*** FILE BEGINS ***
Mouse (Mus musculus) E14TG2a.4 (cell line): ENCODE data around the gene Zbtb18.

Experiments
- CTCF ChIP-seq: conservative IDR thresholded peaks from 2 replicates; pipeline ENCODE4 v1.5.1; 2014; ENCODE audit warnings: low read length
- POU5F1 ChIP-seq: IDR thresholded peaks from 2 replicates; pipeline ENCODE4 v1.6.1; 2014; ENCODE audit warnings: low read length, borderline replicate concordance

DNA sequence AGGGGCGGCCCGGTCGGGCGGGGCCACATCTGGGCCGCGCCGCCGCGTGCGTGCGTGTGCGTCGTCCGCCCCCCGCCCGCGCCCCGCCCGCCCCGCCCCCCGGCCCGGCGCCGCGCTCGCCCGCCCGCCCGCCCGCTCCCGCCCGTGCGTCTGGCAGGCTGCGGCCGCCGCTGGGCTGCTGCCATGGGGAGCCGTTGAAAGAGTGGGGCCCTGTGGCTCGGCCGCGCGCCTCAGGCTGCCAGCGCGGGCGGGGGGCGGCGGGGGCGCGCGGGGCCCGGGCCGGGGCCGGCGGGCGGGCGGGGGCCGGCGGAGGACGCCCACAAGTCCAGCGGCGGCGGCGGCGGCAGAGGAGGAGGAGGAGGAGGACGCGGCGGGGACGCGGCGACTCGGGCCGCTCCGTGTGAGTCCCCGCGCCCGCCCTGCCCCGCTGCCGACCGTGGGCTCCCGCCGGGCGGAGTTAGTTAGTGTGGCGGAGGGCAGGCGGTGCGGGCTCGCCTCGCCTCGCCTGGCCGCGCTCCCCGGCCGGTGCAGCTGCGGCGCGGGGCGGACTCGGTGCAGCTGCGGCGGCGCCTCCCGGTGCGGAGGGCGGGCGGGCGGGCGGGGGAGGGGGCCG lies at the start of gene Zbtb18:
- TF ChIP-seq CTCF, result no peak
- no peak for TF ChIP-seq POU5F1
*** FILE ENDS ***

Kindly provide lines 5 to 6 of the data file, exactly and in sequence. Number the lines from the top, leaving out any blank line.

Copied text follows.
DNA sequence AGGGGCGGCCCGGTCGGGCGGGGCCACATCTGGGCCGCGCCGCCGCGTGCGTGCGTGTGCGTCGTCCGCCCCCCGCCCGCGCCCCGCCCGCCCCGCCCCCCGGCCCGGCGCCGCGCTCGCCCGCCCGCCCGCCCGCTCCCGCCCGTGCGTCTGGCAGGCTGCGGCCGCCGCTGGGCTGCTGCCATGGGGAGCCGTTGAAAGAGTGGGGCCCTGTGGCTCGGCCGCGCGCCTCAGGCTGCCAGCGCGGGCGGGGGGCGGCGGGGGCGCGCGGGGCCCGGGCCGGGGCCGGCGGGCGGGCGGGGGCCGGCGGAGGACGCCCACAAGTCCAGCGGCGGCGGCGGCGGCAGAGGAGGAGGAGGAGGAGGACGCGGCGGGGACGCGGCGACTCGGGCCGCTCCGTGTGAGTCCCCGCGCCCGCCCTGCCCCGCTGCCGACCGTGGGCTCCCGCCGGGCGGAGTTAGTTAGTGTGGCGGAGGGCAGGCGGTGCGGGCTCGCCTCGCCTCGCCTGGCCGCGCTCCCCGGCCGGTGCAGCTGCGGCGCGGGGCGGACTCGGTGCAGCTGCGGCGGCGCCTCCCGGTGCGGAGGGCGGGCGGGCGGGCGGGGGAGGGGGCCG lies at the start of gene Zbtb18:
- TF ChIP-seq CTCF, result no peak